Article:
Japanese Breakfast – ‘Everybody Wants to Love You’ (Dead Oceans)
Watching Japanese Breakfast’s video for the current single ‘Everybody Wants to Love You’, from debut album, Psychopomp is the closest that I have had to an outer body experience, kind of. Mastermind Michelle Zauner enjoys the antics of a weekend evening on her own. Dressed as a Geisha she plays pool, drinks at a bar and rambles around town in the dark. Japanese Breakfast is the side-project Zauner devised when she returned to Oregon to spend time with her sick mother. Taking a break from her band, Little Big League, she decided to challenge herself by writing a song everyday as well simultaneously revamping old material and demos that she had made. The result is a collection of nine fuzzy dream-pop indie songs (lasting twenty-five minutes) that are equally infectious and sombre.
Dirty Projectors – ‘Keep Your Name’ (Domino)
‘Keep Your Name’, is the first single to be released by Dirty Projectors since their 2012 album, Swing Lo Magellan which provided somewhat of an insight into the direction of music that they would continue with in the future. Think of the dense use of drum machine from that record’s opening track, ‘Offspring Are Blank.’ Admittedly, Dirty Projectors return with ‘Keep Your Name’ had me frowning at my screen for the entirety of the video because I was, on first impression, left a little confused. Dave Longstreth’s vocal has been tampered with, sounding like the world around him is crumbling in slow motion. It’s a bit disconcerting, especially when the song sounds like it’s trying to emulate Bon Iver’s musical make over of late. No doubt, ‘Keep Your Name’ has increased intrigue amongst fans with how their forthcoming eight album will sound. Hmmmm….
KLLO – ‘Sense’ (Different Recordings)
Kllo are Melbourne based duo comprised of cousins, Simon Lam and Chloe Kaul. The video for ‘Sense’ follows the band on various expeditions on a beach, a shopping centre, drinking bubble tea, hanging out on a balcony and performing. Their music moves between retro inspired, sweet melodies that would not sound out of place played alongside mellow garage songs from the early 2000s. Their debut EP, Well Worn, was released earlier this year and, in truth, it’s a bit of a mixed bag, but ‘Sense’ is a lovely lullaby to ease your weekend to yet another untimely end. The video is incredibly relaxing, too.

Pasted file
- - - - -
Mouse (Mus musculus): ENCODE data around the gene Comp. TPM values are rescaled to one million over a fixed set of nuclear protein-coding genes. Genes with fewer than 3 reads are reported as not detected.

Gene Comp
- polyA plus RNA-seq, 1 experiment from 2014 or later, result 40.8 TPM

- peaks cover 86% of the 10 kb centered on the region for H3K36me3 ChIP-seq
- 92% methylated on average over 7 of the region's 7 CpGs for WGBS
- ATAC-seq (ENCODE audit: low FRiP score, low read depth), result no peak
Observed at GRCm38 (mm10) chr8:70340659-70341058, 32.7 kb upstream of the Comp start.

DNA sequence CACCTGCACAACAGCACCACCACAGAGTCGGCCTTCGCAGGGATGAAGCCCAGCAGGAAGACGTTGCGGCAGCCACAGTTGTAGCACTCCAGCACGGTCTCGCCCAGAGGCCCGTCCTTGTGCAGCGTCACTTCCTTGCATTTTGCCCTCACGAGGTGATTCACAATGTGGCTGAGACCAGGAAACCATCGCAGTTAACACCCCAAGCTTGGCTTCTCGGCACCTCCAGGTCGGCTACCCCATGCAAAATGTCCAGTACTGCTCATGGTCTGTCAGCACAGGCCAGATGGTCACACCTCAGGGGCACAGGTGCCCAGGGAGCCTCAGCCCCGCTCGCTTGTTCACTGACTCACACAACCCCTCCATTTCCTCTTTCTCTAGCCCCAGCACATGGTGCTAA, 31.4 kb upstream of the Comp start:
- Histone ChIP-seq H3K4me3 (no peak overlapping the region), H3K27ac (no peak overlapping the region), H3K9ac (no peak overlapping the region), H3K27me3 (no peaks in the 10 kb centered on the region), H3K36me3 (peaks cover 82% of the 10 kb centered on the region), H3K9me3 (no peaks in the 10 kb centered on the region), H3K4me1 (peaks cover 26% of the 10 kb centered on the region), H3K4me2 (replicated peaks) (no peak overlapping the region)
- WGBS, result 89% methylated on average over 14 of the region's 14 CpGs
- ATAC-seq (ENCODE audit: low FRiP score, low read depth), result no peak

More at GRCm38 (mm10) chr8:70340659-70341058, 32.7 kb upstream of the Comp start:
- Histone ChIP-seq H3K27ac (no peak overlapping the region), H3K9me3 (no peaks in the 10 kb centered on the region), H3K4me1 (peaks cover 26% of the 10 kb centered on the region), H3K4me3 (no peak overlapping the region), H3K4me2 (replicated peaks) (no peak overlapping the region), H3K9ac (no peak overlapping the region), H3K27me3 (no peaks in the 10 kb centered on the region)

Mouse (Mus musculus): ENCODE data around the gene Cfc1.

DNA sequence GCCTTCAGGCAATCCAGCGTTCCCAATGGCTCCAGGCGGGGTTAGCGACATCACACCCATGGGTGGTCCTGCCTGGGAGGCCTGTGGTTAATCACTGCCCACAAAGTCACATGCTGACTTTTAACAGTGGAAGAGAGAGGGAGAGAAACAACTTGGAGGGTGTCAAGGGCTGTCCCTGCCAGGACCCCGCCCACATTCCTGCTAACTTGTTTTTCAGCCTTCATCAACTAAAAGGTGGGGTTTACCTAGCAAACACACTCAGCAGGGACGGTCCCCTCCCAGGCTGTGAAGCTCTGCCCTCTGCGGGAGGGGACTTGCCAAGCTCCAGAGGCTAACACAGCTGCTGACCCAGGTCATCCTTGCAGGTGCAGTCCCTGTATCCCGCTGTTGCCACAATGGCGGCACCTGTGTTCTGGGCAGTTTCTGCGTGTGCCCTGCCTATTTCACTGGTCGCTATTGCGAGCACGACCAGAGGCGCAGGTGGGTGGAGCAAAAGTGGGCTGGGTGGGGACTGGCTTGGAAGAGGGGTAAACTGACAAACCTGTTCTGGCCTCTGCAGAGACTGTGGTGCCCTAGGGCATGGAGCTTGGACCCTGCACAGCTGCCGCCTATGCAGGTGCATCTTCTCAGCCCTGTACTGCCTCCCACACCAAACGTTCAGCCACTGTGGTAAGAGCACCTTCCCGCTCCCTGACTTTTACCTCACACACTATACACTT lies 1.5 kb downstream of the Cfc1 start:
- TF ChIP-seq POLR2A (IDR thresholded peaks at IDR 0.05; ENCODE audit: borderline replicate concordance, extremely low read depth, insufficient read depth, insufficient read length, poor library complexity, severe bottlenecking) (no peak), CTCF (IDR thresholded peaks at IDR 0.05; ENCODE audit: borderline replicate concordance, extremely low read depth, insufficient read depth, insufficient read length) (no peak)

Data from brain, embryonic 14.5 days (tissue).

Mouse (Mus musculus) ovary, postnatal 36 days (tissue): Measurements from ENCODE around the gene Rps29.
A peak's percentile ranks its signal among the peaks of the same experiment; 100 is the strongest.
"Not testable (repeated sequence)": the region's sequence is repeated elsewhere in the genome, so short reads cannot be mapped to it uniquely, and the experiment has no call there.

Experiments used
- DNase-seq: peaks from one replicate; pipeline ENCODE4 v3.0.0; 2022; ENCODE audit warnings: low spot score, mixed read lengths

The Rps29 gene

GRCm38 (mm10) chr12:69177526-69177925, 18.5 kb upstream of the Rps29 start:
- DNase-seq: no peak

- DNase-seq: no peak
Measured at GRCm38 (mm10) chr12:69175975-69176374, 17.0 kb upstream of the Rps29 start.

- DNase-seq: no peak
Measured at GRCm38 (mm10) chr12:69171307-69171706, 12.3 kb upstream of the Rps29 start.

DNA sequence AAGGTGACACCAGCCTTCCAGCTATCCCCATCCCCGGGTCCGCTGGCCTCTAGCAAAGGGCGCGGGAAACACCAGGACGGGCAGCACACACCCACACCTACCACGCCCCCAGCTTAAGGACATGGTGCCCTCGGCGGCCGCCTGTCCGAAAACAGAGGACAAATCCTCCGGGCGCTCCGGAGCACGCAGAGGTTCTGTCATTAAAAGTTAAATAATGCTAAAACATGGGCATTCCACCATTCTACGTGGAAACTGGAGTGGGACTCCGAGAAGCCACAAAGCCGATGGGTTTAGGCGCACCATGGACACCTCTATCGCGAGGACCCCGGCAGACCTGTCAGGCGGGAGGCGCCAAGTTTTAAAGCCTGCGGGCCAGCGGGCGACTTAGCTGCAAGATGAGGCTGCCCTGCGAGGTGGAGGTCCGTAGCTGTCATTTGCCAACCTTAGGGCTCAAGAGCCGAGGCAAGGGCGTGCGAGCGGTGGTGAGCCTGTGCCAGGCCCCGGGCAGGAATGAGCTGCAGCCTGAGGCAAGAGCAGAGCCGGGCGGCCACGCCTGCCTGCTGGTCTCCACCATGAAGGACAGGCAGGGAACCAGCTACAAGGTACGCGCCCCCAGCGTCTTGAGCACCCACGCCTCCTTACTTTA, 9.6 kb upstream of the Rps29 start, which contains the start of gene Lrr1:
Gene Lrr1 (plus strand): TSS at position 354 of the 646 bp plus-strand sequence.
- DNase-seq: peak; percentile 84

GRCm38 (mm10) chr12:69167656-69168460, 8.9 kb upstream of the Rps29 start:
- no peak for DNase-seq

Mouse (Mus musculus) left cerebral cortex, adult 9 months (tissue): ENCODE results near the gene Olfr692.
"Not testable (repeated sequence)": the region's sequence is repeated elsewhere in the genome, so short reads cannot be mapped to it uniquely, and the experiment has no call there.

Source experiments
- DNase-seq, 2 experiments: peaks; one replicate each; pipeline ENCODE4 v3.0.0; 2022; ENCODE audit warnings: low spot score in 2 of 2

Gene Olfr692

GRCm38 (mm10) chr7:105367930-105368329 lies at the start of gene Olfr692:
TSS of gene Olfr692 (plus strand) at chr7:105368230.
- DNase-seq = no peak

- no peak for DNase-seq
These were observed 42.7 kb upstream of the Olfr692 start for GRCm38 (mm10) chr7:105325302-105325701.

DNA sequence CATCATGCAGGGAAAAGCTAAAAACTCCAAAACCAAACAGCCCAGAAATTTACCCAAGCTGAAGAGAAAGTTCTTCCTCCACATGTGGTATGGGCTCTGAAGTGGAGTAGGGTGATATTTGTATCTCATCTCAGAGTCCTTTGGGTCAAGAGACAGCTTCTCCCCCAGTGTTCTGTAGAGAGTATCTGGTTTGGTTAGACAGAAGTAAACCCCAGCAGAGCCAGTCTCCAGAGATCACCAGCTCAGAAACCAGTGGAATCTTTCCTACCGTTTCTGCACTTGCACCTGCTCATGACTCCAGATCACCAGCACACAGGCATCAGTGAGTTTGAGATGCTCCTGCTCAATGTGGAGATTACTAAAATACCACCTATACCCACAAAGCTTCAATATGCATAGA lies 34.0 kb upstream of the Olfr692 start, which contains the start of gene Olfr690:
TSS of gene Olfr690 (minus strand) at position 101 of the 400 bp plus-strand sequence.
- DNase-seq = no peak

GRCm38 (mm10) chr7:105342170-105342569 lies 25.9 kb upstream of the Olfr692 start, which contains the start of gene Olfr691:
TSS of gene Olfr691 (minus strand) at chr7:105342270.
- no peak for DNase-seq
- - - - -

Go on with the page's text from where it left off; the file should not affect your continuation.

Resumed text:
No Monster Club – ‘Do The Mess Around’ (No Monster Club)
I really do love No Monster Club. They’re extremely fun to see live and they always make the most entertaining music videos. In their latest video for ‘Do The Mess Around’, the guys are making their way to play a big gig. Excitedly they take to the road, squeezed close together in a van, and make some pitstops along the way at a petrol station and stretch their legs and instruments to perform the single by a stream with inflatable animals. The mood of the journey takes a sinister turn when, taking a bathroom break in the woods, one member is struck and killed. One by one, No Monster Club are killed off and by the end their cadavers have been collected by a crazed fan who constructs a stage in his lair and enjoys a marionette style private show from the deceased band. Yikes.